Available to download for free in PDF, epub, and Kindle (mobi and AZW3) ebook formats. Or read online.
Skip straight to downloads.
The Eclogues, also known as the Bucolics, are a collection of ten pastoral poems written by the Roman poet Virgil in the first century BCE. They were his first major work and were written during a time of political unrest in Rome. The poems are set in an idyllic countryside and depict the simple lives of shepherds and their struggles, loves, and losses. They are filled with themes of love, friendship, nature, and the role of poetry in society. The Eclogues are also notable for their use of the golden age motif, which portrays a time in the past when humans lived in harmony with nature and each other, before the corruption of society and the rise of politics.
The Georgics is a long didactic poem divided into four books and which focuses on the art of agriculture and the life of farmers, as well as the natural world more broadly. The poem begins with an invocation to the gods of agriculture, and then proceeds to describe the various tasks involved in farming, including plowing, planting, harvesting, and caring for animals. The Georgics also explores the relationship between humans and the natural world, and the importance of respecting and working with the forces of nature. It celebrates the beauty and wonder of the natural world, while acknowledging the challenges and dangers that come with working the land.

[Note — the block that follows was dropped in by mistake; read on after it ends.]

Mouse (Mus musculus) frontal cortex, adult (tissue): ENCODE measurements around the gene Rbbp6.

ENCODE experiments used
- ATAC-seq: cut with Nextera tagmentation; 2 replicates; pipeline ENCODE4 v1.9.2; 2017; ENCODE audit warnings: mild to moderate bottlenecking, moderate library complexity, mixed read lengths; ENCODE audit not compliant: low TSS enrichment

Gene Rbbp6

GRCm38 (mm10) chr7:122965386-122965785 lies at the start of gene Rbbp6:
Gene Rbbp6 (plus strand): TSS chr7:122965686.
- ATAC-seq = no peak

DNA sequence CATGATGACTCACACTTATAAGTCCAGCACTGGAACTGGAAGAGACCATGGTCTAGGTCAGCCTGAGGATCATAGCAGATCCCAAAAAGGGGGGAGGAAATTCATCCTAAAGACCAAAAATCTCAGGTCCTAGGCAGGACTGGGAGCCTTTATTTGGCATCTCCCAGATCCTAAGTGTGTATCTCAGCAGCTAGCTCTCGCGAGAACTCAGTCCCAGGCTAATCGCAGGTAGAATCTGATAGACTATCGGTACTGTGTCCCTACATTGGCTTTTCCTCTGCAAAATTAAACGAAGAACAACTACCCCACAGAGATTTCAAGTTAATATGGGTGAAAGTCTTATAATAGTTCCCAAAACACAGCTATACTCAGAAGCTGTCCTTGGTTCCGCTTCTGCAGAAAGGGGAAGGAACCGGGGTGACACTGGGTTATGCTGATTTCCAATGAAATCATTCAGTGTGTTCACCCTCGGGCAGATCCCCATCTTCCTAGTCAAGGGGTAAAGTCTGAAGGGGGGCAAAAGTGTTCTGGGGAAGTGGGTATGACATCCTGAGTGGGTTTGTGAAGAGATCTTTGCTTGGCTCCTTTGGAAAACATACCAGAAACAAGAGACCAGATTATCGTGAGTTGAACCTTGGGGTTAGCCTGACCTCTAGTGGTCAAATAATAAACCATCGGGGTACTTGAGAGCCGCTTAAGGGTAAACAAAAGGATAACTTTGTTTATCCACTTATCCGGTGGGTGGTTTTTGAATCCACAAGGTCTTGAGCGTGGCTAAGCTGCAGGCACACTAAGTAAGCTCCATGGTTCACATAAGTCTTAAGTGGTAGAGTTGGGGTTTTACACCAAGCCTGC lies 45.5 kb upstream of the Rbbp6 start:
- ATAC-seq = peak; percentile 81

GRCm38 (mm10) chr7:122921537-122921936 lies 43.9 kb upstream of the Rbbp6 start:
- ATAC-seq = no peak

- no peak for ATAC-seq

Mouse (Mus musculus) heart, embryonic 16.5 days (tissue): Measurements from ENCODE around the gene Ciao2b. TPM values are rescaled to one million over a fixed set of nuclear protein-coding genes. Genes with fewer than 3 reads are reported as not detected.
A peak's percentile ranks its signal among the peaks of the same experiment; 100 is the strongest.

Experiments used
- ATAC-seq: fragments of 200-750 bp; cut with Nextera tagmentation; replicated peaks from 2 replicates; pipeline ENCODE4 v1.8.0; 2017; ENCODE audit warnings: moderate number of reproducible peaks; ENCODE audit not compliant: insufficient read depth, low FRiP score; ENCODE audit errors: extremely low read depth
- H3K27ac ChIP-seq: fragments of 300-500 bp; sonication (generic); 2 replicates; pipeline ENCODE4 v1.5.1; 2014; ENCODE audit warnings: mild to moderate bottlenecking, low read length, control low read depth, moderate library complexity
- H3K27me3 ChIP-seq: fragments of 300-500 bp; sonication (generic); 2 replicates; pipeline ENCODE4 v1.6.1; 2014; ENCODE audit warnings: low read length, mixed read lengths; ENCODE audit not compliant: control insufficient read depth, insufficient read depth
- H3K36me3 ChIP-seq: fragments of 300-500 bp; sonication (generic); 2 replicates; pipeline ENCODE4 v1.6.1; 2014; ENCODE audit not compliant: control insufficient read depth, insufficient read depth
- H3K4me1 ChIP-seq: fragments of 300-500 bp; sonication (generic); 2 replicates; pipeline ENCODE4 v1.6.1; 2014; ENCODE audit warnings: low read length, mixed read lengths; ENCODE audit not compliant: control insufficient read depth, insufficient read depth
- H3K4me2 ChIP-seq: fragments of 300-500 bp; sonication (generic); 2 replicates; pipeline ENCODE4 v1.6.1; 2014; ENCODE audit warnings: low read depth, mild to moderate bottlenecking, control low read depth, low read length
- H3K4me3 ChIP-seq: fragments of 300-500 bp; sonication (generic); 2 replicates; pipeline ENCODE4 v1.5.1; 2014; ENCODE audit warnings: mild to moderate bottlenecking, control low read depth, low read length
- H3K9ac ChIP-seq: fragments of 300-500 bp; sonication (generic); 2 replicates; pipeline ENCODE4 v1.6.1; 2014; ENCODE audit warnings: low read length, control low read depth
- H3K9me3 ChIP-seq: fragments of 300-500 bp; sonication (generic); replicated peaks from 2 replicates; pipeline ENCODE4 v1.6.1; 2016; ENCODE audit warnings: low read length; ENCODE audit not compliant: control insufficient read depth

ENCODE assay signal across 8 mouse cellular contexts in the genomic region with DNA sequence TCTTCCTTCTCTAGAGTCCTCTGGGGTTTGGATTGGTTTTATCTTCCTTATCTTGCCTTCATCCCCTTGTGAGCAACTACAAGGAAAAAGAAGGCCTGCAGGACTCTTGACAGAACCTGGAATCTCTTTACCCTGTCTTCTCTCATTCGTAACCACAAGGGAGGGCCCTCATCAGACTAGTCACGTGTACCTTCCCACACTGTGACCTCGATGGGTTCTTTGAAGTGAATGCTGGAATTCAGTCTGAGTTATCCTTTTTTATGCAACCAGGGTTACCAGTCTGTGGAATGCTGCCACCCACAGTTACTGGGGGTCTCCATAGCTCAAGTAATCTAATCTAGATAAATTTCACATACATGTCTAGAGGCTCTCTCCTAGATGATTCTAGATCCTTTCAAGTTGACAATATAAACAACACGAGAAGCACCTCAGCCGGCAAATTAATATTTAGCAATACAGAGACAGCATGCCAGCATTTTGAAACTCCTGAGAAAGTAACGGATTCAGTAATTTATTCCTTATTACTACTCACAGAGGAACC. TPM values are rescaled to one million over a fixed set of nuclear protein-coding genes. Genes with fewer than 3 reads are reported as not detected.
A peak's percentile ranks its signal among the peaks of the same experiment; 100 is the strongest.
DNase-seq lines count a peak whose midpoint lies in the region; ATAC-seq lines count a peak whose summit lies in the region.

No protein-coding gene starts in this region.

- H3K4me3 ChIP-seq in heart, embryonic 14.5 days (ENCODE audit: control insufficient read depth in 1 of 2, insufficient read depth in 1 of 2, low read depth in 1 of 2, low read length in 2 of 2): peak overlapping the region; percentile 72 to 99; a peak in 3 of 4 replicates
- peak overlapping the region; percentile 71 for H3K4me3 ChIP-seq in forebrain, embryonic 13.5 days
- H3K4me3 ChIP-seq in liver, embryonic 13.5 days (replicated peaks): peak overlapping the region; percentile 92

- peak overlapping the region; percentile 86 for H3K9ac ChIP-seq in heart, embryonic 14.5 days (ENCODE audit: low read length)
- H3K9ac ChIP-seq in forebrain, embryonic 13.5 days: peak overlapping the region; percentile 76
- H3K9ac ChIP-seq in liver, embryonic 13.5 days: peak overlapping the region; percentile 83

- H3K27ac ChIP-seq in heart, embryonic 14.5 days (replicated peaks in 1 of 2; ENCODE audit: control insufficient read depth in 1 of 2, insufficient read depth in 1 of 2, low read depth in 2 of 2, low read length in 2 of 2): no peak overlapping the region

Part of the Encyclopaedia Britannica’s Great Books of the Western World set.
This book has 35,597 words, and 105 pages in the PDF version. These translations by John Dryden were originally published in 1709.
Production notes: This ebook of The Eclogues and The Georgics was published by Global Grey on the 3rd March 2023. The artwork used for the cover is 'A View of Het Steen in the Early Morning' by Peter Paul Rubens.
The donate buttons below are in British Pounds, click here if you would prefer to donate in USD, EUR, CAD, or AUD.
Donate with PayPal (yellow button) or Stripe (via Donorbox) (blue button)